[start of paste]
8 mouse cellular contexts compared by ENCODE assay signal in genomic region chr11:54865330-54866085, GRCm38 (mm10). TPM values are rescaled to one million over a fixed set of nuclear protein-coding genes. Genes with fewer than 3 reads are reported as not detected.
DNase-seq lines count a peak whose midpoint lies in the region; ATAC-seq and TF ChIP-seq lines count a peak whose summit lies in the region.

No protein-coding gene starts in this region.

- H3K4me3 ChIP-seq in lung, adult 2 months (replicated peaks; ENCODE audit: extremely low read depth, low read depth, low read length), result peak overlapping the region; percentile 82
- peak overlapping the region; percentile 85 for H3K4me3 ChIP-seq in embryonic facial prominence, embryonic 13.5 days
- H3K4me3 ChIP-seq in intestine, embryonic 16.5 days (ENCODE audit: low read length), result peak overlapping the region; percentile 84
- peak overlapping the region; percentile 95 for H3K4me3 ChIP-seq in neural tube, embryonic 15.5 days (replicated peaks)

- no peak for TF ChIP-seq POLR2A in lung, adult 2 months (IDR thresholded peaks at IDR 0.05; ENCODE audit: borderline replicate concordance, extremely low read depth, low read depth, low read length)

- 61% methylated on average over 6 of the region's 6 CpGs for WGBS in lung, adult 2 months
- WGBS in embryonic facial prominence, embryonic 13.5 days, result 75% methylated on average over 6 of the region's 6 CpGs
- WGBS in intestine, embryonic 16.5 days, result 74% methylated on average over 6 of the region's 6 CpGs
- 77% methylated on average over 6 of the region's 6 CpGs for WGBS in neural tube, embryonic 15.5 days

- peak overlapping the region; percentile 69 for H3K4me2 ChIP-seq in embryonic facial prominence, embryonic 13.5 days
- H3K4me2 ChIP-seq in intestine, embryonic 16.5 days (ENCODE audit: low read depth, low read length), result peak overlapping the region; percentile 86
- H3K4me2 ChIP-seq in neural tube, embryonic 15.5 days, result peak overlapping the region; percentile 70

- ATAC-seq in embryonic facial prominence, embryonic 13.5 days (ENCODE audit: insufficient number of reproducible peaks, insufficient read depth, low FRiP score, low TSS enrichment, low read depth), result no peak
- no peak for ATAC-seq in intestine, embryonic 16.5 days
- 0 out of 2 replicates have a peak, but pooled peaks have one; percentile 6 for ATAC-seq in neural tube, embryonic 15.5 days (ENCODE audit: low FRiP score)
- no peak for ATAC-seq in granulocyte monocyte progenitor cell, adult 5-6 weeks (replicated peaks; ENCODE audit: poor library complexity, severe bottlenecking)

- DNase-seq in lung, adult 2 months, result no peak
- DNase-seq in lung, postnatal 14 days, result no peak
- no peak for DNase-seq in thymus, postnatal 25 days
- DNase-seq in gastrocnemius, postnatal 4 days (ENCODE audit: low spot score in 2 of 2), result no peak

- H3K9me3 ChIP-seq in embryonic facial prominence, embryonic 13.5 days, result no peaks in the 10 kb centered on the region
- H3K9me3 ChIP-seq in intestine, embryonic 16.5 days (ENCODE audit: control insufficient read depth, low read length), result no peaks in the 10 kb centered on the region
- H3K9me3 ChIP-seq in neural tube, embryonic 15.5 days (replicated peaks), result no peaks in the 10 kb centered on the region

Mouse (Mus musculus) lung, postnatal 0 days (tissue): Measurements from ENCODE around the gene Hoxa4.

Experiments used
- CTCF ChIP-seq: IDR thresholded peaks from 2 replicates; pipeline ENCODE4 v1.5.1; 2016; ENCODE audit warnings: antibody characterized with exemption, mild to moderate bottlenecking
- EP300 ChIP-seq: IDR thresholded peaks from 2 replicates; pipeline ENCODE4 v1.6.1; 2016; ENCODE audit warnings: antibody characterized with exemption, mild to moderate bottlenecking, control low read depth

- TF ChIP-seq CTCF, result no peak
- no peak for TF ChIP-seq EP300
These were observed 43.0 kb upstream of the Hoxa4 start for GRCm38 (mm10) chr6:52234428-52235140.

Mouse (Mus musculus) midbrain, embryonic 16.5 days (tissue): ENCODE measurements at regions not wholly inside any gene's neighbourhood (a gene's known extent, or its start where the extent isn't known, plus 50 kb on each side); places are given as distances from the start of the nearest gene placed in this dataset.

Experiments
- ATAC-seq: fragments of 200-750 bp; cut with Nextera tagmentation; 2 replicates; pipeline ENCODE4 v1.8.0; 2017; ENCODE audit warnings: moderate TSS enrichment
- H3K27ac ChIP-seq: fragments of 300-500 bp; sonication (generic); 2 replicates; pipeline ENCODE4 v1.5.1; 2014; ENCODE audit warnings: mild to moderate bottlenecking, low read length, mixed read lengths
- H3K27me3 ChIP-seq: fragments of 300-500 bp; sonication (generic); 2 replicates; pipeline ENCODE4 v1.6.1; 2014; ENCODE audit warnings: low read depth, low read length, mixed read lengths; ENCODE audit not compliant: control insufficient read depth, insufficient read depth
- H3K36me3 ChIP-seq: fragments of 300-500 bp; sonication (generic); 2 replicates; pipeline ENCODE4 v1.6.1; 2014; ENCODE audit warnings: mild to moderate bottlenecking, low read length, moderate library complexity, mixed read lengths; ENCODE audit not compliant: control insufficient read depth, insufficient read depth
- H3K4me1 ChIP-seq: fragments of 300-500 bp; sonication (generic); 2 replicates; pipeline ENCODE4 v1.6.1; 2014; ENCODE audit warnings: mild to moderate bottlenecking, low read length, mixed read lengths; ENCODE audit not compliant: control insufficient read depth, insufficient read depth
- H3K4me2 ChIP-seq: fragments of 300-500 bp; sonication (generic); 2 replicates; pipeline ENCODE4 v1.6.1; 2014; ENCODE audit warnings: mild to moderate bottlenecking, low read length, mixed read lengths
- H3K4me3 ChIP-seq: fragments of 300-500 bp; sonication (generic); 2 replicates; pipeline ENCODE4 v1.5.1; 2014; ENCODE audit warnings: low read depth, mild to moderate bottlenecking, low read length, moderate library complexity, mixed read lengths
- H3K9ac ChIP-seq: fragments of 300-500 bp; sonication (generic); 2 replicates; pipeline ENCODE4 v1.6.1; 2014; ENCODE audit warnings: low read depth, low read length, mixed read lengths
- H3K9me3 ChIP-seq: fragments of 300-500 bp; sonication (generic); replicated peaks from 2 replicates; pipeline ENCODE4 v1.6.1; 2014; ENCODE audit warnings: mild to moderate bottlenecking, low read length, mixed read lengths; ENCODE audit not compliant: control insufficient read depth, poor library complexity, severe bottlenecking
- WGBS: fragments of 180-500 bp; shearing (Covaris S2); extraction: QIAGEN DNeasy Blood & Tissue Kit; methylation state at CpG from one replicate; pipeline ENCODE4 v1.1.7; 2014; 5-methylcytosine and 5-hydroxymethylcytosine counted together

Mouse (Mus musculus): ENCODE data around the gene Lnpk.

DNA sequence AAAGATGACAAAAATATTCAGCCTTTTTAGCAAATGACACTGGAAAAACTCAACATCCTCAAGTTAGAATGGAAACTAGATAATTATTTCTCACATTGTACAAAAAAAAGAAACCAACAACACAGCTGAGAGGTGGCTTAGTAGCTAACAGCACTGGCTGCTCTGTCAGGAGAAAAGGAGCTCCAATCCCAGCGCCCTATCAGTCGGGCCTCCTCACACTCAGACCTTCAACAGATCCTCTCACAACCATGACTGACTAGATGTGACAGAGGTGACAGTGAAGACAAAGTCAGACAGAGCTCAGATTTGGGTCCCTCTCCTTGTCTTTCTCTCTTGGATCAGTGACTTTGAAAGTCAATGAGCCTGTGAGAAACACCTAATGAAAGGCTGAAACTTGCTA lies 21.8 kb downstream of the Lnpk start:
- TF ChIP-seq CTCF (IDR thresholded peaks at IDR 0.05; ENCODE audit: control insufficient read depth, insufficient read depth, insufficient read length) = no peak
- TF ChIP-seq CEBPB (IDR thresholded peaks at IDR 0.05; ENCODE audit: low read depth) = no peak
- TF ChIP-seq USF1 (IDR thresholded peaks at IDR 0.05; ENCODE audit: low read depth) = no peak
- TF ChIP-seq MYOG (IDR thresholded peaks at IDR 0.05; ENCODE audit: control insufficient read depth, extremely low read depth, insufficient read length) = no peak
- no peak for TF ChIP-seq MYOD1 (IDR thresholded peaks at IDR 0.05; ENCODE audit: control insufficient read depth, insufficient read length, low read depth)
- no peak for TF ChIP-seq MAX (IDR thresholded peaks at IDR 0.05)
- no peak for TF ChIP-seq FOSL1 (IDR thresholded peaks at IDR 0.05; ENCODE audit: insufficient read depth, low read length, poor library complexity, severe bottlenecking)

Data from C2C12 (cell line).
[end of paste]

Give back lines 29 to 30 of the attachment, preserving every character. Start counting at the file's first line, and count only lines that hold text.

- CTCF ChIP-seq: IDR thresholded peaks from 2 replicates; pipeline ENCODE4 v1.5.1; 2016; ENCODE audit warnings: antibody characterized with exemption, mild to moderate bottlenecking
- EP300 ChIP-seq: IDR thresholded peaks from 2 replicates; pipeline ENCODE4 v1.6.1; 2016; ENCODE audit warnings: antibody characterized with exemption, mild to moderate bottlenecking, control low read depth